First lady Michelle Obama averts designer dust-up with a Vera Wang

Staff Writer
Columbus Monthly

(c) 2015, The Washington Post.

It wasn't exactly an apology or a mea culpa. Call it a diplomatic clarification. Or a gesture of goodwill to Seventh Avenue.

For Friday's state dinner in honor of Chinese President Xi Jinping and his wife, Peng Liyuan, first lady Michelle Obama chose a custom mermaid gown from Vera Wang Collection. It was an inky black floor-length dress in silk crepe with a hand-draped skirt and organza sleeves. It exuded Hollywood glamour of the sort that has long defined the red carpet. And Obama's hair, styled in gentle waves and cascading down her right cheek, underscored the dress's mood of old-fashioned stardust.

But more important than the color of the gown, its luxurious fabric or its body-conscious fit was its lineage. It was created by a Seventh Avenue veteran of Chinese descent. Wang, 66, was born in New York, but her parents were born in Shanghai and immigrated to the United States.

"It is such a privilege, as an American of Chinese heritage, to have dressed first lady Michelle Obama for this state dinner honoring President Xi Jinping and First Lady Peng Liyuan, of the People's Republic of China," Wang tweeted.

The designer began her career at Vogue and later was a designer at Ralph Lauren. When she launched her signature brand in the early 1990s, it was focused on bridal wear - minimalist, elegant and refined - and she attracted a wealthy and celebrity clientele. She eventually expanded into sportswear and evening wear. In recent years, she developed a less-expensive line for Kohl's.

Who would design the first lady's state dinner gown was more than an aesthetic curiosity. It was a matter of smoothing the ruffled feathers of an American fashion industry that had felt snubbed when, for a China state dinner in 2011 honoring President Hu Jintao, Obama selected a fiery red gown from the British label Alexander McQueen.

It was a dynamic dress, but American designers wondered why she would not have chosen to celebrate one of their own on such a significant public occasion. The Council of Fashion Designers of America went so far as to issue a statement expressing the trade group's disappointment.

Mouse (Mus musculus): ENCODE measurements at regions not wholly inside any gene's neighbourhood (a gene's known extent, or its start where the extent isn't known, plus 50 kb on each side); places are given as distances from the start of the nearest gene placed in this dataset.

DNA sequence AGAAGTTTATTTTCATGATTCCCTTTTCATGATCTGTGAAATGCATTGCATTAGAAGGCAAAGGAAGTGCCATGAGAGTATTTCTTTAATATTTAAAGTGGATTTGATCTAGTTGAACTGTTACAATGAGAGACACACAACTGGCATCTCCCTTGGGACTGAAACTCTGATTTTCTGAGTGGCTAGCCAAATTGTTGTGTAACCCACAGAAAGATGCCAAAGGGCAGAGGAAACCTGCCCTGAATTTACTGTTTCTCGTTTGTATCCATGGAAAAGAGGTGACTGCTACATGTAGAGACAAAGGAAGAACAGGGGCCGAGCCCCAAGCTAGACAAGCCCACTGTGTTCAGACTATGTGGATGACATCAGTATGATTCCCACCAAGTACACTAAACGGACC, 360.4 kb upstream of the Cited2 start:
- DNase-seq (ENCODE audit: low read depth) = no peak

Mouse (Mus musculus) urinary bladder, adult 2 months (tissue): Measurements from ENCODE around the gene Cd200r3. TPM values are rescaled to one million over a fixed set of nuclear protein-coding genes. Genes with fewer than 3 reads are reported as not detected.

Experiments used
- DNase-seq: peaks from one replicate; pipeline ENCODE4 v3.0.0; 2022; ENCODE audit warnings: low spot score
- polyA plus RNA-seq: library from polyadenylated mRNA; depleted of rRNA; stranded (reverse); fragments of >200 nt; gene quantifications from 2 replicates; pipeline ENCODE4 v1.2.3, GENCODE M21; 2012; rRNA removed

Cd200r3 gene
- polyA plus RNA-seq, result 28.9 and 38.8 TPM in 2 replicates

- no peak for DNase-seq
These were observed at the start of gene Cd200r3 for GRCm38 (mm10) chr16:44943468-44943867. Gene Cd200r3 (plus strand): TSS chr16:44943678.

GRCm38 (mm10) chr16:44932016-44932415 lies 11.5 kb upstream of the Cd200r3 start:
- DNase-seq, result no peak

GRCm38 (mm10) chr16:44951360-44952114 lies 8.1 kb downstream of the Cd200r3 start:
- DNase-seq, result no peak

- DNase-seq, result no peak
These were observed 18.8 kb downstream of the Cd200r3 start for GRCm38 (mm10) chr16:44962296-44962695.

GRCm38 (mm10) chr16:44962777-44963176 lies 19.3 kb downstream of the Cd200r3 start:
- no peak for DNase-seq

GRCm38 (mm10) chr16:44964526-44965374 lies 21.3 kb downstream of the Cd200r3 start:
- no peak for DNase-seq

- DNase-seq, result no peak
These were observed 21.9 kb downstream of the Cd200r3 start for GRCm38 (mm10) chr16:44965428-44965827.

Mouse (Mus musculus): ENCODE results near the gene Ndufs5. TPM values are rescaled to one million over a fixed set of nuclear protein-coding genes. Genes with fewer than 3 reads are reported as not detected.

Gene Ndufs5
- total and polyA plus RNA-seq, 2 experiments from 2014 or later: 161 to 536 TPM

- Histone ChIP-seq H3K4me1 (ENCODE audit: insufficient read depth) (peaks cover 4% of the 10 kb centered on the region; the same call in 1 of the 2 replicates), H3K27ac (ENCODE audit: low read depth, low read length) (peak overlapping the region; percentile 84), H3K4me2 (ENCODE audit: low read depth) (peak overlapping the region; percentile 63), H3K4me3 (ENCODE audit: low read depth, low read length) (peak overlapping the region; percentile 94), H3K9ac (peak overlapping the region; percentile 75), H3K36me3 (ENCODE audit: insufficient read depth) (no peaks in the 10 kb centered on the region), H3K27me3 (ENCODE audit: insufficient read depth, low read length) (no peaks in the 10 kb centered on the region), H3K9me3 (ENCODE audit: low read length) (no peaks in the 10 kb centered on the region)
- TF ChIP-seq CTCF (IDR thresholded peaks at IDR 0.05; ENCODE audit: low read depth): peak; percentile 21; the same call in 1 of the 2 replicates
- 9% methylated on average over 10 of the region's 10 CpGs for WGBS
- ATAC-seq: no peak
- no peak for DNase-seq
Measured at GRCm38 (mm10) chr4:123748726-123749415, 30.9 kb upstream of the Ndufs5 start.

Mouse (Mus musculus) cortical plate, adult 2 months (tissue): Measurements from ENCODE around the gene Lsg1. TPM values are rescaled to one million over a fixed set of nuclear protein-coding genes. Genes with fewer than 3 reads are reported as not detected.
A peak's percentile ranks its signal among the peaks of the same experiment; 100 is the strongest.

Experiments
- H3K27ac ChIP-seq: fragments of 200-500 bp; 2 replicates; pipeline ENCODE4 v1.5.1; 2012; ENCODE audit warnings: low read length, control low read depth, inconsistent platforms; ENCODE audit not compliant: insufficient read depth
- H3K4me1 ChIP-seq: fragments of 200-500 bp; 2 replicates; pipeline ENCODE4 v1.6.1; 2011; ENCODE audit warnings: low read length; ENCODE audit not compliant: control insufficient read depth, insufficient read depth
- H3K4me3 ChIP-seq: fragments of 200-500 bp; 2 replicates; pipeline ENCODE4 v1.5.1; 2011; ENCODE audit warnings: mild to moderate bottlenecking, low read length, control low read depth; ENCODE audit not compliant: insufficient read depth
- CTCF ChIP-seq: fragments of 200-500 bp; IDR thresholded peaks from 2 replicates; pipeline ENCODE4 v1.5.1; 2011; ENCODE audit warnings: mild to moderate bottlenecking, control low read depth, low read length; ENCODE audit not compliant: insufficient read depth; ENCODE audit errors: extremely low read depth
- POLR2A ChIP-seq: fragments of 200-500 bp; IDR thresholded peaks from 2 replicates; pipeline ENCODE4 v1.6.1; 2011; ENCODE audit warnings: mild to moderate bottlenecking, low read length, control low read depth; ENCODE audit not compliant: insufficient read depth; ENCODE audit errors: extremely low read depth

Obama always maintained that the choice of the McQueen dress was purely a matter of personal preference and not a political statement of disaffection with Seventh Avenue. Still, the decision stung.

Adding to the injury, in 2011 Obama didn't even give American designers a nod with her choice of attire for the morning's traditional arrival ceremony. She wore an embellished dress by the Serbian-born, London-based designer Roksanda Ilincic.

No one quibbled about the aesthetics of either ensemble, just the symbolism. On this most studied and parsed of days, when her words would be few but her appearance would speak volumes, Obama declined to articulate the virtues of the American fashion industry.

But in Take Two, Obama not only turned to an American label for the main event, she wore an American brand to the White House arrival ceremony. Obama chose a custom dress and coat from 3.1 Phillip Lim, a New York-based brand founded by Phillip Lim and Wen Zhou.

Lim was born in Thailand to Chinese parents and grew up in Southern California. Zhou was born in Ningbo, China, and immigrated to New York with her parents in 1985. The two met while he was a designer-for-hire and she was head of a textile company that supplied fabric to fashion companies. They went into business together when they were both 31 - inspiring the name of the company. During New York's fashion week earlier this month, the brand celebrated its 10th anniversary, having established itself as a company with a designer-driven aesthetic but more accessible prices. He was among the many Chinese American guests at Friday's dinner.

China's first lady is also known for her style and for favoring ensembles from the Chinese label Exception de Mixmind for her public wardrobe. When Peng wore a trenchcoat from the label, which is designed by Ma Ke, during a visit to Moscow in 2013, it sparked a run in China on look-alike versions. Peng has been compared in the media to Catherine, Duchess of Cambridge, as well as Obama. And in 2013, Vanity Fair named Peng to its International Best-Dressed List.

At the state dinner, she wore an cerulean blue gown with trumpet sleeves. Her husband's pocket square matched her dress. Together, they provided the only splashes of color in the diplomatic tableau.